Pizza Hero is the second release by Brooklyn-based group Boogie Boarder on Famous Class, a DIY label-slash-collective of musicians and artists that have been working together since 2003 on a variety of projects including records, DVDs, and even comics. From the outset, Boogie Boarder would have you believe it is a simple high-concept proposition: lo-fi surf pop. The band doesn’t seem to mind: Boogie Boarder’s press describes its sound as “the beast-lord avatar of a two-minute pop song”, and the booklet-shaped packaging is littered with precious drawings like nude people with hamburger heads and cats clinging to the waves on boogie boards. In theory, it should all be tinny surf licks played dead simple and with little musical finesse. Simple, really?
Well, the music on Boogie Boarder’s second release isn’t entirely consistent with the image it attempts to convey. Rather, the eight-song album plays like Midwestern noise rockers trying to craft their idea of a fun summertime pop album, which is far more interesting. Any hints of surf rock are twisted about and stretched out into winding riffs of numerous sorts. More importantly, vocals are sparse, largely limited to atmospheric “ahhhs” and the occasional sing-along refrain. Boogie Boarder’s approach is quite honestly much truer to the original spirit of surf music than any standard tremolo-ed guitar lick backed by rumbling drums has been in a long while.
The first two songs, “Sparks” and “Bio Hassle”, are not too far off from the high concept byline. The guitars buzz politely, the bass guitar is a squelching, fuzzy contraption, and the drums sound like knuckles rapping on glass. The first clue that something’s amiss is that there’s a nice separation of sound, allowing the band to emphasize instrumental interplay. It’s with the third and fourth track, “Pig Pile Part One” and “Pig Pile Part Two”, that the group’s math rock background crystallizes fully. This pair of songs showcases meandering song structures, clattering liquid riffs, and gargantuan surges from quiet to loud and back again; these traits are present through the album, but these two songs markedly point them out. Boogie Boarder’s chops are worth admiring, and it is definitely nice to hear something aside from the same bouncy rhythms and “la-la-la” vocals you’d get on much DIY indie pop.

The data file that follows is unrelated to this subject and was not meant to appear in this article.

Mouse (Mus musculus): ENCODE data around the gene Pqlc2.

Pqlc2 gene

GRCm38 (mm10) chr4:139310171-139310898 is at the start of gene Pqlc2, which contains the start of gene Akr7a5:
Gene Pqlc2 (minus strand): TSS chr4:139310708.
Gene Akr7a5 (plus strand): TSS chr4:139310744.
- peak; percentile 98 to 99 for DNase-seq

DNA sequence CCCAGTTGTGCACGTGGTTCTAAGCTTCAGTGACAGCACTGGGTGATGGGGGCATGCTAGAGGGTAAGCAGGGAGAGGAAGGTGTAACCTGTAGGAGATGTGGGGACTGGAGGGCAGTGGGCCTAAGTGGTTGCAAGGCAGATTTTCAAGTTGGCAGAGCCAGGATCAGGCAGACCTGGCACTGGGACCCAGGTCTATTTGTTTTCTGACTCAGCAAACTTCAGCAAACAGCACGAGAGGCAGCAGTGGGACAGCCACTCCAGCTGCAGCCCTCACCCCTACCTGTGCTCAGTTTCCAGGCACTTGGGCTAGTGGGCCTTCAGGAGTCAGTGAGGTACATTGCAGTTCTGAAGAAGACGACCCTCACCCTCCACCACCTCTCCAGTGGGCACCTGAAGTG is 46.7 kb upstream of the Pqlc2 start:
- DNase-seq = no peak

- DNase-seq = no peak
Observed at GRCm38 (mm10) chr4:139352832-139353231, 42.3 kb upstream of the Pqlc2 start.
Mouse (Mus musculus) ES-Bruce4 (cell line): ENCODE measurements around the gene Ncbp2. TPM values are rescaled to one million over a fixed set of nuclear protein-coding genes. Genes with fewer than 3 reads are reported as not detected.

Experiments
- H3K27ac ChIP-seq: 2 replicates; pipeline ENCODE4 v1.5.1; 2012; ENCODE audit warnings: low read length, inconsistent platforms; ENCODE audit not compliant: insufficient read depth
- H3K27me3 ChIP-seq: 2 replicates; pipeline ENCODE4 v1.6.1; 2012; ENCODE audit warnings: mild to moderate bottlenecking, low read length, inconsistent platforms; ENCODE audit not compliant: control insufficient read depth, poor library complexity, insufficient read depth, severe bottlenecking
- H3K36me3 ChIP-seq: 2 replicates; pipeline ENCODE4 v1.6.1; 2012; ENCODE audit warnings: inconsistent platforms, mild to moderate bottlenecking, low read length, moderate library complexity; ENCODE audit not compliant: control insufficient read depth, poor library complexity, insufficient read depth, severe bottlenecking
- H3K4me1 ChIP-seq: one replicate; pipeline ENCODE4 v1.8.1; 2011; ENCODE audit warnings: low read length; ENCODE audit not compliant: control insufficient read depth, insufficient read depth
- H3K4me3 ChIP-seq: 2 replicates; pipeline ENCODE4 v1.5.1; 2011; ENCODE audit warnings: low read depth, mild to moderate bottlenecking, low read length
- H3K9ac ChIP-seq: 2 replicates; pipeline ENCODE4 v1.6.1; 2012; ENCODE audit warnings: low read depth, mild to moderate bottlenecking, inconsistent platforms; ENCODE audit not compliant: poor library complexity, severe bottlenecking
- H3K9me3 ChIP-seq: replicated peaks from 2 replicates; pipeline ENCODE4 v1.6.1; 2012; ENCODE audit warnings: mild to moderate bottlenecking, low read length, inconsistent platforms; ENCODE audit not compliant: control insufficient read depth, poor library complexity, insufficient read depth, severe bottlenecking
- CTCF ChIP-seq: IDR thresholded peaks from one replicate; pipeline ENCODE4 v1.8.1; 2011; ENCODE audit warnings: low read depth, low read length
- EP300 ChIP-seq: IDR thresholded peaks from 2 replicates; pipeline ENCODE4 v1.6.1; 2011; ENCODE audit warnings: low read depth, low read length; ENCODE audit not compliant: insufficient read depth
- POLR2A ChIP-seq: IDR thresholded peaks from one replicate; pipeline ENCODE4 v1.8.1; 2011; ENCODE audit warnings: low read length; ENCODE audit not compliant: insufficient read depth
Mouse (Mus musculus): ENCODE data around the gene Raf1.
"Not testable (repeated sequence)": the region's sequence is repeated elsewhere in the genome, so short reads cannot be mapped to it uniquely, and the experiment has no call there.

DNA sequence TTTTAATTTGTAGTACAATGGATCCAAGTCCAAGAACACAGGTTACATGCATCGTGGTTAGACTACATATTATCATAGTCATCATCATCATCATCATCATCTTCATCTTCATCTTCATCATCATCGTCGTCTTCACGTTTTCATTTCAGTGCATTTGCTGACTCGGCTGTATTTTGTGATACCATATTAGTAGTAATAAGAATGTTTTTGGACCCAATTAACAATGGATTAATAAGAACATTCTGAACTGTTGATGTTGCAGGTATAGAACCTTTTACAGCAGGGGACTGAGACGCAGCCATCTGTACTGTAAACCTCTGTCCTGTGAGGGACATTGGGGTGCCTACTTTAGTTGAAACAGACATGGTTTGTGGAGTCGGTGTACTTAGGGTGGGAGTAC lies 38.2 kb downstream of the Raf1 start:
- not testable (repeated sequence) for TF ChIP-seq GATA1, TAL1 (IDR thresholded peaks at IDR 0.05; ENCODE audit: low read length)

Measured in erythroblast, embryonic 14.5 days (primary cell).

Ultimately, Pizza Hero is indeed lo-fi surf pop, but Boogie Boarder’s Load Records jones ensures the album hits the mark in a way that’s not panderingly obvious. The point of surf music in the first place was to try and convey the sounds and sensations of the Pacific Coast through a Fender guitar and a tube amp, everything from the feel of one’s body cruising the tide in order to find the perfect wave, to simply strolling down the beach on a warm summer afternoon with no clear idea of what to do. Over time, invention became cliché, and what constituted surf music became tired variations on a theme that lost sight of its original intent. Boogie Boarder isn’t and has no intention of being the Ventures, and approaching beach music from a different genre perspective is what makes this a fine summertime album. This is a rough and tumble record for a day on the sand, a catchy soundtrack for drinking with your buddies too close to the water and starting a bonfire when the sun goes down.